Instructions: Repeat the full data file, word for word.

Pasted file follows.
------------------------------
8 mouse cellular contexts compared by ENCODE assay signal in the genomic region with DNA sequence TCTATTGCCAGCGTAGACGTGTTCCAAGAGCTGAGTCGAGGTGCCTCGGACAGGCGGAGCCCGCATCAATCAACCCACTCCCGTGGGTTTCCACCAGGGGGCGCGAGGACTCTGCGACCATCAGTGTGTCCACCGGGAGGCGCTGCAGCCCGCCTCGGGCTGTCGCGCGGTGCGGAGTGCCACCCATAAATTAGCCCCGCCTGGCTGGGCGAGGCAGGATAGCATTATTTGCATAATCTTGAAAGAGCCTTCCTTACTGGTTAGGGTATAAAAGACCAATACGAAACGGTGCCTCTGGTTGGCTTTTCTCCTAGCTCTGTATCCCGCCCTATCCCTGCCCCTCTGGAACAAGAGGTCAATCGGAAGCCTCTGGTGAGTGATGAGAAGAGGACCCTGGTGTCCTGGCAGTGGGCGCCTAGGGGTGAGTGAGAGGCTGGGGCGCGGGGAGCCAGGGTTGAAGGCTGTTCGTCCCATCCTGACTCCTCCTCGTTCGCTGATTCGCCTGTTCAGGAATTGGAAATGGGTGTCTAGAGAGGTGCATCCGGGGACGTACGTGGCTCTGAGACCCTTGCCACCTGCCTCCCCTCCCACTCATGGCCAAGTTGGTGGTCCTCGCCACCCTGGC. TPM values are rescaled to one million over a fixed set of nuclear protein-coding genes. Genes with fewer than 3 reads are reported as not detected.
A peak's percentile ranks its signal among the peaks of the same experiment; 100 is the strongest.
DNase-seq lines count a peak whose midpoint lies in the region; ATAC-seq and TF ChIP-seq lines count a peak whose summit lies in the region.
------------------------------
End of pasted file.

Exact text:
8 mouse cellular contexts compared by ENCODE assay signal in the genomic region with DNA sequence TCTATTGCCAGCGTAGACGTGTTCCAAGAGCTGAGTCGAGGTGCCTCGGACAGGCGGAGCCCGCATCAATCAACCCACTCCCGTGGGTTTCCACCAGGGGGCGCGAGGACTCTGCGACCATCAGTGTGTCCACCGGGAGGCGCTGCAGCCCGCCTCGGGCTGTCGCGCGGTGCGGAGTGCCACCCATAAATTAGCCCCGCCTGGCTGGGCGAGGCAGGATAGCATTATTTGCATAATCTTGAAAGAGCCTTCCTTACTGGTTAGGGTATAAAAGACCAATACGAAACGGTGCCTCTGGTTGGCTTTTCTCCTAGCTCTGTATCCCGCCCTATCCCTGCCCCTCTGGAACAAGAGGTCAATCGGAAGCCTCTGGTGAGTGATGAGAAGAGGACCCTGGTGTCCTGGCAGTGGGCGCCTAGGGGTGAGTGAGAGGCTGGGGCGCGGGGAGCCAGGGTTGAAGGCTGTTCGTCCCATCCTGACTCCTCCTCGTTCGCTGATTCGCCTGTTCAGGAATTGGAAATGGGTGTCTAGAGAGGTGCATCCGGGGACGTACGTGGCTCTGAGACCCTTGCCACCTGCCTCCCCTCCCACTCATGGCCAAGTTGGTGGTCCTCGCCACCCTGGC. TPM values are rescaled to one million over a fixed set of nuclear protein-coding genes. Genes with fewer than 3 reads are reported as not detected.
A peak's percentile ranks its signal among the peaks of the same experiment; 100 is the strongest.
DNase-seq lines count a peak whose midpoint lies in the region; ATAC-seq and TF ChIP-seq lines count a peak whose summit lies in the region.